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“Off Press” — The Podcast of LMU Magazine
“Off Press” is a series of conversations with members of the Loyola Marymount University community about their impact on the world through their lives, their work and their Jesuit education.
Feb 16, 2021
Episode 40: Ernesto Colín
The COVID-19 pandemic has disrupted far more than the day-to-day operations of America’s schools. “What happened here is that the pandemic has revealed the fissures that we have in education settings and amplified all of them,” says Ernesto Colín, Loyola Marymount University professor of education. Colín talks about what we’ve confronted and what we’ve learned.
Nov 24, 2020
Episode 39: Jason Bentley ’92
Jason Bentley ’92 says his stint as general manager of KXLU, LMU’s independent radio station, occurred during “the golden age of college rock.” Bentley went on to greater fame as a KCRW DJ and music director. Here he talks about his days in the KXLU studios and his new podcast, The Backstory, featuring interviews with artists.
Nov 5, 2020
Episode 38: Karen Bass
With votes nearly tallied, U.S. Rep. Karen Bass, chair of the Congressional Black Caucus, describes changes she expects in a possible Biden presidency and a new Congress.
Nov 4, 2020
Episode 37: Justin Levitt and Michael Genovese
The voting is over, and now the election is about counting, counting and counting. Justin Levitt, election law expert at LMU Loyola Law School, and Michael Genovese, LMU expert on the presidency, discuss the state of the 2020 election and what’s ahead in the next presidential term.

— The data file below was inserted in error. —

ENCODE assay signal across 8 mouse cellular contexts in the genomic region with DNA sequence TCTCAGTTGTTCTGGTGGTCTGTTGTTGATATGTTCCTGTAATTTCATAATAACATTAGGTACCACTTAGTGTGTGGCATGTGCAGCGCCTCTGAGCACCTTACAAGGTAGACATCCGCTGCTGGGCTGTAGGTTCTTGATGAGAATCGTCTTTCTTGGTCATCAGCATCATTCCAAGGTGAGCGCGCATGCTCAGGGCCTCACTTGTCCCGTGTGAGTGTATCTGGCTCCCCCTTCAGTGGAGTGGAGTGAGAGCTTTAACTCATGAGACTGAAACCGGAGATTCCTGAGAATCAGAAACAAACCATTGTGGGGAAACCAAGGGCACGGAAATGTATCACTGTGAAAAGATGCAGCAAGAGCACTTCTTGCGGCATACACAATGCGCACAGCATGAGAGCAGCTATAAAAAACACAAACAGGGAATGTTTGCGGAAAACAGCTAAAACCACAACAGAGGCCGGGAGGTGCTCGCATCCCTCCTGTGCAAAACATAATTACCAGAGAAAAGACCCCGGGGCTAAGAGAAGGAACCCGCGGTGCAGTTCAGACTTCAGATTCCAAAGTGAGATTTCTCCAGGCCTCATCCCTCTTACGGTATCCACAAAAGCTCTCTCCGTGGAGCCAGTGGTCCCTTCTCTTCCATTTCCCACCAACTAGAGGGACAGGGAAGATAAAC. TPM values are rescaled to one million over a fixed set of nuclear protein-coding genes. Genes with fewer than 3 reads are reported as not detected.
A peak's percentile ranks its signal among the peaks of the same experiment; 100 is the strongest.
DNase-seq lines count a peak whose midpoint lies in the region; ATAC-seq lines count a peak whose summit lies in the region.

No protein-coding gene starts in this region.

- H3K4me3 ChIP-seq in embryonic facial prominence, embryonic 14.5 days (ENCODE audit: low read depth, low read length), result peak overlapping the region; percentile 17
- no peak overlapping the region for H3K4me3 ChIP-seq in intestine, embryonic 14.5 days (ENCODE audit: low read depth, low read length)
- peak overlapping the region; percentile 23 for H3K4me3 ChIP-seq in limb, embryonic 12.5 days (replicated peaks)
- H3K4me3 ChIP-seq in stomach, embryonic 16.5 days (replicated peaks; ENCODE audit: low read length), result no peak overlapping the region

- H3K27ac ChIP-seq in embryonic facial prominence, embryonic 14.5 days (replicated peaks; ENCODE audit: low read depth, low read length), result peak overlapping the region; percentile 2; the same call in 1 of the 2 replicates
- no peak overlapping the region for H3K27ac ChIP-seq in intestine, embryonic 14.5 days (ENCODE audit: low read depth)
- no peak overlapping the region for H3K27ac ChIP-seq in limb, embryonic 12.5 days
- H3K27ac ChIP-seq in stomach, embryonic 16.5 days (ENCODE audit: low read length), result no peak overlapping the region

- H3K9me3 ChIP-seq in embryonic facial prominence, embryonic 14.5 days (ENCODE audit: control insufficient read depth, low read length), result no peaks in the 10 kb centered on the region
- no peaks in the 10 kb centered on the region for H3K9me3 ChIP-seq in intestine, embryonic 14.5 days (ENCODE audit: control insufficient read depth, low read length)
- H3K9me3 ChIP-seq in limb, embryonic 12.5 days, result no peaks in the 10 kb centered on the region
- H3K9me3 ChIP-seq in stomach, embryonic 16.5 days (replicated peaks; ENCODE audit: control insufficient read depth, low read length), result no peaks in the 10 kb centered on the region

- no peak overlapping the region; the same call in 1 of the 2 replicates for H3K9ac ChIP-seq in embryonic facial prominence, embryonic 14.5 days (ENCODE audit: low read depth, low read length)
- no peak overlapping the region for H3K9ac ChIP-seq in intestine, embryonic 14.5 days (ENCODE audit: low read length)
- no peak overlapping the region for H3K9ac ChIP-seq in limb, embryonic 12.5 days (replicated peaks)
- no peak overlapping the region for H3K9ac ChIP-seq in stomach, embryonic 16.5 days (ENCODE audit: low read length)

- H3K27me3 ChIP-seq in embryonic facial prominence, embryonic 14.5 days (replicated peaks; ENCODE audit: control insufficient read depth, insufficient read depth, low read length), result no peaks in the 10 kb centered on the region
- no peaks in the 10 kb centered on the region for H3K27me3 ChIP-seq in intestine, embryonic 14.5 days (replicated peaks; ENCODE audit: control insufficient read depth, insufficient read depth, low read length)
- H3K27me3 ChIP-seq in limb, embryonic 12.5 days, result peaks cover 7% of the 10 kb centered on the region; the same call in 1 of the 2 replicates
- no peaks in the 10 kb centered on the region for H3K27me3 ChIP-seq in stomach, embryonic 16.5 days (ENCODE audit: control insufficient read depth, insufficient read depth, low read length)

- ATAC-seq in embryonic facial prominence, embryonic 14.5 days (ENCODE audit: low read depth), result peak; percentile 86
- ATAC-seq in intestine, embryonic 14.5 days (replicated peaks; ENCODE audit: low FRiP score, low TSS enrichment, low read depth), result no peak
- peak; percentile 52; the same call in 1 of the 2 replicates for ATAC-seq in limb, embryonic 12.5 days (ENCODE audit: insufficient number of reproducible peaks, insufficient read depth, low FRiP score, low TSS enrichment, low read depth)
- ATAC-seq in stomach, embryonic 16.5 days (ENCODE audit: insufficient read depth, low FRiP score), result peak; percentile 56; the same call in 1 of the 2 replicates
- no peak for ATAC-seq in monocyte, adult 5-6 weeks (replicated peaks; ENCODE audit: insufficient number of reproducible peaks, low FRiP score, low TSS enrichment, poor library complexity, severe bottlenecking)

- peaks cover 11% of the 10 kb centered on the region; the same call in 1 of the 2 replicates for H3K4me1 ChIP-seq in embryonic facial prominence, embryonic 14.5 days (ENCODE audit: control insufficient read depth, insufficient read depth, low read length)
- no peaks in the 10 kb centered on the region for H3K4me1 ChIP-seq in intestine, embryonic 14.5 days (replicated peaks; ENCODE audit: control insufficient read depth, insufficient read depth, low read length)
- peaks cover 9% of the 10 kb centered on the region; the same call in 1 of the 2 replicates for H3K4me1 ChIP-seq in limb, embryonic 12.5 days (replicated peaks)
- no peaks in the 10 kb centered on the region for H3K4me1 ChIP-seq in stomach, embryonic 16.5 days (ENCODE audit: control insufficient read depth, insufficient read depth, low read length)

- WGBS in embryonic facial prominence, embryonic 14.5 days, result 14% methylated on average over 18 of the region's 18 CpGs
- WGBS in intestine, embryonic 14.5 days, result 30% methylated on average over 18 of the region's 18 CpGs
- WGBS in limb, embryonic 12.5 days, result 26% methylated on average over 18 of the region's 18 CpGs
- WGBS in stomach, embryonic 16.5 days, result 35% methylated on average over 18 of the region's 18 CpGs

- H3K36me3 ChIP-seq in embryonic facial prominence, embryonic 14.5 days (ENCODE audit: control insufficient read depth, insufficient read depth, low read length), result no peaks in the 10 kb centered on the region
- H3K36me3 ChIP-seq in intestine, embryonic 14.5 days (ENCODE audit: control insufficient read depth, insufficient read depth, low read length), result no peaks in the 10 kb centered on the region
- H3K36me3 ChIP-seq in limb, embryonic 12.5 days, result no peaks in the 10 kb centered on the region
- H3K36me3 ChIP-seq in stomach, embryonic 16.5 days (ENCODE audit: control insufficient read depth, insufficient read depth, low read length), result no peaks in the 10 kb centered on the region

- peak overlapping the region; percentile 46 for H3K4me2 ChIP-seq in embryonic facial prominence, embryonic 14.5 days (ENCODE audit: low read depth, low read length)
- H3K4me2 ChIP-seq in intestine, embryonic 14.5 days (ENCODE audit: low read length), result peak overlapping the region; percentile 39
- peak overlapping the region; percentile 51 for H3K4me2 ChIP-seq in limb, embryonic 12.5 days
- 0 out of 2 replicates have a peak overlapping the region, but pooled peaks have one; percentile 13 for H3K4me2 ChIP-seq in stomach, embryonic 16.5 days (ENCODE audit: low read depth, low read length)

Oct 28, 2020
Episode 36: Sean Dempsey, S.J.
Catholic voters, whose ballots were crucial in 2016, may sway the 2020 presidential election. But, says Prof. Sean Dempsey, S.J., the days when Catholics voted as a bloc are long gone. Today, they span the political spectrum, and, Dempsey says, candidates should find out what they care about.
Oct 23, 2020
Episode 35: Chaya Crowder
“The Republican Party has made little to no attempt to historically appeal to Black voters since the passage of the 1965 Voting Rights Act,” says Prof. Chaya Crowder in describing why Black voters, especially Black women, are the backbone of the Democratic Party.
Oct 16, 2020
Episode 34: Stefan Bradley
With the Biden-Trump presidential battle threatening to sweep most national issues from the nation’s radar, Prof. Stefan Bradley discusses what he sees at stake for Black Americans in the 2020 election.
Oct 7, 2020
Episode 33: Carol Costello
As Election Day approaches, the White House turns into a virus hot zone and political incivility deepens. Carol Costello, former CNN anchor, discusses America’s diseases of body and spirit — and what she’s doing about them.
Oct 1, 2020
Episode 32: Allan Ides and the SCOTUS Nominee